Capital Gains and Non Residents
As promised the government is changing the rules for capital gains tax (“CGT”) on the sale of UK situated assets owned by non residents.
Up to 5 April 2015, such sales are exempt from CGT. However, from 6 April 2015 disposals of an interest in “UK residential property” will become liable.
We have been informed that residential property will not include communal accommodation, which means residential homes, schools, hospitals etc. It appears, however, that properties in multi residence – for example a house privately let to a group of students - will not be covered.
It is likely that the future will see in depth discussions about the exact meaning of “UK residential property” as owners try to avoid the CGT charge.
This charge, though, may not be as bad as expected as only the gain from 6 April 2015 to the date of disposal will be taxable. This means that properties will need to be valued at 6 April 2015, although there are options to calculate the taxable gain simply as a time apportionment of the whole gain.
One big change is that such disposals must be reported to H M Revenue & Customs within 30 days of completion. If the seller is not within Self Assessment then the CGT due must also be paid within 30 days.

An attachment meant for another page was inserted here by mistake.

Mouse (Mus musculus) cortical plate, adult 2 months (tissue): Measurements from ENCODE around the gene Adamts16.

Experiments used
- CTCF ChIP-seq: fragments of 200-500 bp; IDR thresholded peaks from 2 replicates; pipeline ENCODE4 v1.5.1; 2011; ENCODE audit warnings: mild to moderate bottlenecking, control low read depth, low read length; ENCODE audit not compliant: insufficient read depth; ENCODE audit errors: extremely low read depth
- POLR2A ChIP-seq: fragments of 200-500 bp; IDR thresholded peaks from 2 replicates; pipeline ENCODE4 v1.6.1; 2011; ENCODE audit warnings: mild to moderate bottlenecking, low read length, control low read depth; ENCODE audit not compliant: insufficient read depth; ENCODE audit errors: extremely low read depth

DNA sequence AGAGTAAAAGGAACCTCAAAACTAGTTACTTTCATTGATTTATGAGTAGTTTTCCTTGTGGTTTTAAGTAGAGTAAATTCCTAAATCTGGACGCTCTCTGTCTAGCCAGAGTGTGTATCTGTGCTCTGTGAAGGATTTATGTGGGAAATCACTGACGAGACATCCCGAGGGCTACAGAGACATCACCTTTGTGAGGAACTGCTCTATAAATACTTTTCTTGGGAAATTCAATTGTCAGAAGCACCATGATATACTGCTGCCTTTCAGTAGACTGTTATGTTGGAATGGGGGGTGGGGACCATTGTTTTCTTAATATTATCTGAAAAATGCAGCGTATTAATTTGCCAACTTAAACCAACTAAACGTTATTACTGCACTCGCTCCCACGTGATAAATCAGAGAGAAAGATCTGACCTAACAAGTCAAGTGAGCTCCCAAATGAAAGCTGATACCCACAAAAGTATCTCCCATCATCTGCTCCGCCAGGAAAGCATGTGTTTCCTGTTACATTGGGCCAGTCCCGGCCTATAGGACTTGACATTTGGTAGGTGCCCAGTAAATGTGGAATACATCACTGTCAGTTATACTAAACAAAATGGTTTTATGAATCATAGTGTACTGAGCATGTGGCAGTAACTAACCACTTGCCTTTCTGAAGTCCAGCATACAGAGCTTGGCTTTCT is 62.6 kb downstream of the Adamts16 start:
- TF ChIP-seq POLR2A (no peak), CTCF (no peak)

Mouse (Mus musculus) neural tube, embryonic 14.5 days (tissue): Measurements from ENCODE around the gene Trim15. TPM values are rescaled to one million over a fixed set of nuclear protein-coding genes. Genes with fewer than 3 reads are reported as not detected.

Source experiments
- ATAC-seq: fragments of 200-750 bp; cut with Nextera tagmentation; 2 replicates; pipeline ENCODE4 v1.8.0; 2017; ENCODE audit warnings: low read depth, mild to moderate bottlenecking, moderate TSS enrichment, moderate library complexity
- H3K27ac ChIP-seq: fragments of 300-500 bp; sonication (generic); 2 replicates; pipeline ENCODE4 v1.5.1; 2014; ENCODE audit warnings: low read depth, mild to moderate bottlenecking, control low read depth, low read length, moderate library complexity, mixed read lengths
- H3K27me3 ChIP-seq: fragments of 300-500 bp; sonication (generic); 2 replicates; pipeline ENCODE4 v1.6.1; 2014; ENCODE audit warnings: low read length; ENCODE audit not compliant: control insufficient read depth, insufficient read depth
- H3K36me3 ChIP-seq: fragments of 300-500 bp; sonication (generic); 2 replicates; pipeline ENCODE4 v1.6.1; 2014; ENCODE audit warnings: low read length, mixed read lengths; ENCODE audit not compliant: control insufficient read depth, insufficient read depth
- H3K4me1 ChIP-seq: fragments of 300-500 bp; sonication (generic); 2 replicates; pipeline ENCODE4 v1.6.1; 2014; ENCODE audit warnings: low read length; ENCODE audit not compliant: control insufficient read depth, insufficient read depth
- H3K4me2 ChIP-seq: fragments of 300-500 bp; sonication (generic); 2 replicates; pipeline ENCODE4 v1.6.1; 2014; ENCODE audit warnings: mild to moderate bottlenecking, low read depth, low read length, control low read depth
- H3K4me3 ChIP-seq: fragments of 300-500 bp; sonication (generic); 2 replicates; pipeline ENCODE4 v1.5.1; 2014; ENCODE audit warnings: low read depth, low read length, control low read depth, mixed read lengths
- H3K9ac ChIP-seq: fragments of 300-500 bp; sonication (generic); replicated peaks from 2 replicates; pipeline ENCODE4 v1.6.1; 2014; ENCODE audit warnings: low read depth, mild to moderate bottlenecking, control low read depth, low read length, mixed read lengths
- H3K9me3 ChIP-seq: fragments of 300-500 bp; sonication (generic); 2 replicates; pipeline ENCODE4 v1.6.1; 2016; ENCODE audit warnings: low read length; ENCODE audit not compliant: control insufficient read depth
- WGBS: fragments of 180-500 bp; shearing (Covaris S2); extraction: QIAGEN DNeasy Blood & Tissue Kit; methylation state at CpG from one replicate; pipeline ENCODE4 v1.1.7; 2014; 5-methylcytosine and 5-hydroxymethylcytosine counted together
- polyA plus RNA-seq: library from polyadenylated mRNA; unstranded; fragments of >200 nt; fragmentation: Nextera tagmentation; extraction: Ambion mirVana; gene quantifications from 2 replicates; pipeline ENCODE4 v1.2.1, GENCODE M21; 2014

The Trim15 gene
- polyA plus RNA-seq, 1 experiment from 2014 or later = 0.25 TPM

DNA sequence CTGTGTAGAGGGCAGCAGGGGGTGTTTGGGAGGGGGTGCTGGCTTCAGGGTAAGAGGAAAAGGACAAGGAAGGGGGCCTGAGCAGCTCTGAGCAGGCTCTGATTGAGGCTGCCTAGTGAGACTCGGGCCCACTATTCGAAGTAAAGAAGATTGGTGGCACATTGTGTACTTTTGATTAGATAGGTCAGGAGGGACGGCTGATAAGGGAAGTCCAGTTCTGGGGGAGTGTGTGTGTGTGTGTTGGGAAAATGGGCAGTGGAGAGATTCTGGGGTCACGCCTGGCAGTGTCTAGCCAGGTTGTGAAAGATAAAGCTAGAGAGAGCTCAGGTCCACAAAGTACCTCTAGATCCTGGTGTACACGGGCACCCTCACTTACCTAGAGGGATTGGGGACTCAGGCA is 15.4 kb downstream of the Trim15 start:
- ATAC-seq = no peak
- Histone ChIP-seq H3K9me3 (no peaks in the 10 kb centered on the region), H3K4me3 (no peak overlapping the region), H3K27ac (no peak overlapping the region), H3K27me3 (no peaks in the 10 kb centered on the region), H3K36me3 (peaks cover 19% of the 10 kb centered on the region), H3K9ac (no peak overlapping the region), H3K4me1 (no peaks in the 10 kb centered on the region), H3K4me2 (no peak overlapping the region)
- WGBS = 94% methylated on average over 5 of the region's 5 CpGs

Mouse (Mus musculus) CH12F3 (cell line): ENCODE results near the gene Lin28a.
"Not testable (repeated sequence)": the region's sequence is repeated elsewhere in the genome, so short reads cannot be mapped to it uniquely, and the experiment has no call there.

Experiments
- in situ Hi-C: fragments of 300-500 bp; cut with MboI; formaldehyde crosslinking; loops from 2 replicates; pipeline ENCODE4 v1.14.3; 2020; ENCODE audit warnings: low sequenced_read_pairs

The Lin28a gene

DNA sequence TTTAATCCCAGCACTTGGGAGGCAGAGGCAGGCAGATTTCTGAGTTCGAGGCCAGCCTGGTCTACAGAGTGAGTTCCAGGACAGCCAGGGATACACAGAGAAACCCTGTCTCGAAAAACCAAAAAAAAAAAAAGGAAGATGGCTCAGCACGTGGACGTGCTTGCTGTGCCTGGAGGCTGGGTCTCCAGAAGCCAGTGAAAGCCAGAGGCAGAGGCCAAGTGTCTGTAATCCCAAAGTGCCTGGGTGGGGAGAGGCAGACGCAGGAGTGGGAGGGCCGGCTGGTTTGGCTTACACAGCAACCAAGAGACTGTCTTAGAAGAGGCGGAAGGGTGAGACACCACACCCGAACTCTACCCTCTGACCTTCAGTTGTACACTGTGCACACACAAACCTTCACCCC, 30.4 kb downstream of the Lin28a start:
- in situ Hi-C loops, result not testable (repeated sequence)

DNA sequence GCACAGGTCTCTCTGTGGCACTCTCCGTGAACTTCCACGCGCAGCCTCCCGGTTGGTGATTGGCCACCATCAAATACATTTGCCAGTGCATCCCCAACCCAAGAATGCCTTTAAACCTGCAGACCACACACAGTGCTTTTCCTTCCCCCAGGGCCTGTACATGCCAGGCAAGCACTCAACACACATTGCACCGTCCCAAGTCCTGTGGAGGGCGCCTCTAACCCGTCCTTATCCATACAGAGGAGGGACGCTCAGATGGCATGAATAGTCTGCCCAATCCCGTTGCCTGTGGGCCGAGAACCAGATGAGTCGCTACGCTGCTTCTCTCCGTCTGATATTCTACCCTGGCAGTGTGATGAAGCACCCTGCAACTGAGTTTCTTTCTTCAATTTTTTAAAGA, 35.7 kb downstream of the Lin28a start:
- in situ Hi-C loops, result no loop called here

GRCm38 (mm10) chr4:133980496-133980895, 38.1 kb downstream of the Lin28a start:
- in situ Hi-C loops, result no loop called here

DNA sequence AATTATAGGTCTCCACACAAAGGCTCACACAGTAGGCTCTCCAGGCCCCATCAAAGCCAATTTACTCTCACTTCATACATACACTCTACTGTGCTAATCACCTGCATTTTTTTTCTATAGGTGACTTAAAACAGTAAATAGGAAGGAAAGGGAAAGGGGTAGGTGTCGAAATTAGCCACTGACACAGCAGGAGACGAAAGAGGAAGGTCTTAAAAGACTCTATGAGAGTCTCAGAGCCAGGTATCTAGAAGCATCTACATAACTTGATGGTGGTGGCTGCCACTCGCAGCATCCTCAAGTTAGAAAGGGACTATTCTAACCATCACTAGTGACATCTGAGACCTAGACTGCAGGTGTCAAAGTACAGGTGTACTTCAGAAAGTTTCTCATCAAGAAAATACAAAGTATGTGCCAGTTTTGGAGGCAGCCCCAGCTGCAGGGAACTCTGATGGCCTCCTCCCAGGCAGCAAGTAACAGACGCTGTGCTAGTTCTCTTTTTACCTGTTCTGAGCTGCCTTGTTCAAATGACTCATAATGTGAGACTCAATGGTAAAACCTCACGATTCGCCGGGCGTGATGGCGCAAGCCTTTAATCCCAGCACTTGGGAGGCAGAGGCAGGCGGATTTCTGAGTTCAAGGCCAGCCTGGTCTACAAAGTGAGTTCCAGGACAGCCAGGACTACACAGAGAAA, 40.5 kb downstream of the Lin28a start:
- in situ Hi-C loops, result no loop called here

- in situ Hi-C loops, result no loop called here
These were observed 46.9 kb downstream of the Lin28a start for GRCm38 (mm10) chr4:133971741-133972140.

A knock on effect from this change of the rules is the future of the election for a property to be deemed to be your main residence for CGT purposes – which results in being exempt from the charge.
From 6 April 2015 a property can only be nominated as a main residence if:
- It is in the same country as the owner is tax resident OR
- (In the cases where it is not in the same country) the owner spent at least 90 midnights in that property
In the case of UK non tax residents with a home in the UK this second leg is onerous: as soon as you spend 91 midnights in the UK you may well become UK resident for tax purposes –so the CGT saving may be negated by a huge income tax disadvantage.
As can be seen, the new rules are not straightforward and it is important that anyone who may be affected contacts robinson+co’s Tax Partner, Victoria Bishop for further, individual advice on 01900 603623, 01946 692423 or 019467 25808.